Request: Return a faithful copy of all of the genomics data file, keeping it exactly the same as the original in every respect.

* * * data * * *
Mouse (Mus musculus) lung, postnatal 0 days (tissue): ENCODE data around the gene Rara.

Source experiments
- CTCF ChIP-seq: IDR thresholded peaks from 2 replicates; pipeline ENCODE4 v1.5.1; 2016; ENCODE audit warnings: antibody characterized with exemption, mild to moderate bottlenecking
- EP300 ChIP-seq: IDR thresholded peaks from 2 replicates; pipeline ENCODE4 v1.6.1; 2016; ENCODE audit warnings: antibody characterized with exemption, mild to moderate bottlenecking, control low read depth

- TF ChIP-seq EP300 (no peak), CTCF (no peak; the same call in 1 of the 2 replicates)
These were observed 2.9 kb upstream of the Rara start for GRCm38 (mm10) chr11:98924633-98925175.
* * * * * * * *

Mouse (Mus musculus) lung, postnatal 0 days (tissue): ENCODE data around the gene Rara.

Source experiments
- CTCF ChIP-seq: IDR thresholded peaks from 2 replicates; pipeline ENCODE4 v1.5.1; 2016; ENCODE audit warnings: antibody characterized with exemption, mild to moderate bottlenecking
- EP300 ChIP-seq: IDR thresholded peaks from 2 replicates; pipeline ENCODE4 v1.6.1; 2016; ENCODE audit warnings: antibody characterized with exemption, mild to moderate bottlenecking, control low read depth

- TF ChIP-seq EP300 (no peak), CTCF (no peak; the same call in 1 of the 2 replicates)
These were observed 2.9 kb upstream of the Rara start for GRCm38 (mm10) chr11:98924633-98925175.